Key investor risks arising in relation to digital-assets include price volatility, vulnerabilities in the digital currency protocols, the risk of fraud and risks arising out of reliance on intermediary parties necessary to facilitate digital-asset investments, such as the need for intermediary custody providers.
Regulators are well aware of the volatility of digital-assets and have evinced strongly that this is an important risk factoring into regulatory decisions. Notwithstanding this fact, there is a notable shift in the attitude of regulators to Bitcoin which trade in more liquid markets with strong price information mechanisms, and consequently are susceptible to lower volatility than other, less deeply traded, digital-assets.
Vulnerabilities in digital currency protocols refer to inherent weaknesses in the platform on which a digital-asset sits, which are able to be exploited by potential hackers. It is widely acknowledged that widely adopted platforms, such as Bitcoin, have sophisticated, in-built mechanisms which prevent this from happening. However, there is a strong acknowledgement that protocol attacks are a live risk with nascent digital-assets.This risk will likely be addressed by regulators.
The risk of ledger fraud arises purely in relation to those nascent coins which distribute transaction verification responsibilities to a limited pool of actors. Where more established digital assets like Bitcoin distribute verification responsibilities to thousands of nodes operated separately in an international network, newer digital assets may have more centralised verification mechanisms. The key here is that ledger fraud risk arises when over 50% of nodes on the network supporting the asset are controlled by a single actor or a group acting in concert. When this occurs, those in control of the central verification mechanism are able to manipulate the ledger in a fraudulent manner to steal from those holding digital assets on the platform. Those in control are also able to change protocol rules, increasing technical risks associated with those digital assets which are not truly centralised.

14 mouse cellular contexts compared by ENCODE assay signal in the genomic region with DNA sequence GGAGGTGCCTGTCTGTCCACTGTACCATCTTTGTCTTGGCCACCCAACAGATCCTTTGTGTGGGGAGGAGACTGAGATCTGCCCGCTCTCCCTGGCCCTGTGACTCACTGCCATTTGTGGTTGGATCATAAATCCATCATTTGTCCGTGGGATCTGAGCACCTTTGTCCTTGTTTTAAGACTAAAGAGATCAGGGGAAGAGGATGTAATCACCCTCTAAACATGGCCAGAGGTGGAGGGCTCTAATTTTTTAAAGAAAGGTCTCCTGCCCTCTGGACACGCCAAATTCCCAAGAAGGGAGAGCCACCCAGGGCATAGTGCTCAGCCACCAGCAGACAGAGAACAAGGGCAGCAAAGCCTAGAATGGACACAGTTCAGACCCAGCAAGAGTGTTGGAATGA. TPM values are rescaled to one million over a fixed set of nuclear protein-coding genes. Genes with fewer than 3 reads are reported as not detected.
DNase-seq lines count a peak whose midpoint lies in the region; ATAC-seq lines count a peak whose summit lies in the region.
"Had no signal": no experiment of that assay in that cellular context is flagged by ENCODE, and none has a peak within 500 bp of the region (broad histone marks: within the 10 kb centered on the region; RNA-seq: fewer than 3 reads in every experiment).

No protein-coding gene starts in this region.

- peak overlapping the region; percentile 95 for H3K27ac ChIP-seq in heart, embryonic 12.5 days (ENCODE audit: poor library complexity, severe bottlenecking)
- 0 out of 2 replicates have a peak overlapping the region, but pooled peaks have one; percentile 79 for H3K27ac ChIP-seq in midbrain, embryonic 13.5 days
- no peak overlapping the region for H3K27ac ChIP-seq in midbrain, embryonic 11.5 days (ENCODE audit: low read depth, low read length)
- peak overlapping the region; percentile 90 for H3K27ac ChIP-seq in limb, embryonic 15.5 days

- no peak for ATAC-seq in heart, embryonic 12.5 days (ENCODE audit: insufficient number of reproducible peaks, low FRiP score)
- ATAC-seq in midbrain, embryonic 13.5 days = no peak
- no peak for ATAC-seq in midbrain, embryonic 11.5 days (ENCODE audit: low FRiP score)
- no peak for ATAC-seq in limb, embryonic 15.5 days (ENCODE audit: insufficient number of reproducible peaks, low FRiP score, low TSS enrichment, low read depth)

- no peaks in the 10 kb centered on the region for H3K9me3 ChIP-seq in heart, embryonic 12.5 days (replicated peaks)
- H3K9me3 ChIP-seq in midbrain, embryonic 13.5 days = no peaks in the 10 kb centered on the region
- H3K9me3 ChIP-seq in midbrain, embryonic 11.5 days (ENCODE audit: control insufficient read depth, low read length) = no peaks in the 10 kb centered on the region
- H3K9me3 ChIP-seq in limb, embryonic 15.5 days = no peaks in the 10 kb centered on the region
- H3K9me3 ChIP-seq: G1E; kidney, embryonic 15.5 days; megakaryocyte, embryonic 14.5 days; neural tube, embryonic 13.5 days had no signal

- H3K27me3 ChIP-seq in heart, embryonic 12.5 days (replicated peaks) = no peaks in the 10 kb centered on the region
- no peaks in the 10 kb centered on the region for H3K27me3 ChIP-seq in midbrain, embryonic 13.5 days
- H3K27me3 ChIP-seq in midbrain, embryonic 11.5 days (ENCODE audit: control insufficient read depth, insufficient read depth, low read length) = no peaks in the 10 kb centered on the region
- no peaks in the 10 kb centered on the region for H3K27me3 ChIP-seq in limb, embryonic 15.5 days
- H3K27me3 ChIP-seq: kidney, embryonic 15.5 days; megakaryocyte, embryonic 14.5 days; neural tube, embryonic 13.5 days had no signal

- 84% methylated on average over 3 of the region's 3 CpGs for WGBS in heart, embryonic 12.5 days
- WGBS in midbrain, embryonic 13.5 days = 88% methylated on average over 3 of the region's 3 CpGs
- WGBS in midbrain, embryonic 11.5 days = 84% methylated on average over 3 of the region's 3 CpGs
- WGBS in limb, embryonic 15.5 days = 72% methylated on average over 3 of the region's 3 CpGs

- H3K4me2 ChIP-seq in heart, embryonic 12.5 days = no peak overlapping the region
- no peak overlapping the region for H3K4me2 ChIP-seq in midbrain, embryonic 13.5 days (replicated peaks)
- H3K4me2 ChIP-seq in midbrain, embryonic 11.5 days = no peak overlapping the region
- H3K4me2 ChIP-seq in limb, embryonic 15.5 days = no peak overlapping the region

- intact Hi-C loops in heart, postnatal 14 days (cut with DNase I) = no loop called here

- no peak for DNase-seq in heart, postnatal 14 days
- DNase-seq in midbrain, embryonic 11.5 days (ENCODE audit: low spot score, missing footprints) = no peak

The risks associated with reliance on intermediaries are also significant. Particularly, regulators have indicated that they are concerned by risks associated with intermediary custody providers. A significant risk which is not considered by many digital asset investors is that, in the event that their custody provider is compromised, their entire investment may also be compromised. This issue is exacerbated by the opaque nature of custody arrangements often found in the digital-asset space. An example of this risk in practice arises when trading on digital asset exchanges. When investors trade on digital-asset exchanges, that exchange is tasked with custody of those digital-assets unless the investor decides to move their digital-asset to a different location (noting that no digital asset exchanges in Australia currently are, nor are they currently required to be, licensed by our regulators to custody funds on their trading platforms or brokerages). In the event that the exchange is compromised by an internal or external bad actor or procedural deficiency, the assets custodied on that exchange are also potentially compromised. And many investors, both large and small, with assets sitting on exchanges are not aware of this or under-appreciate this risk.
How might Australia address these risks?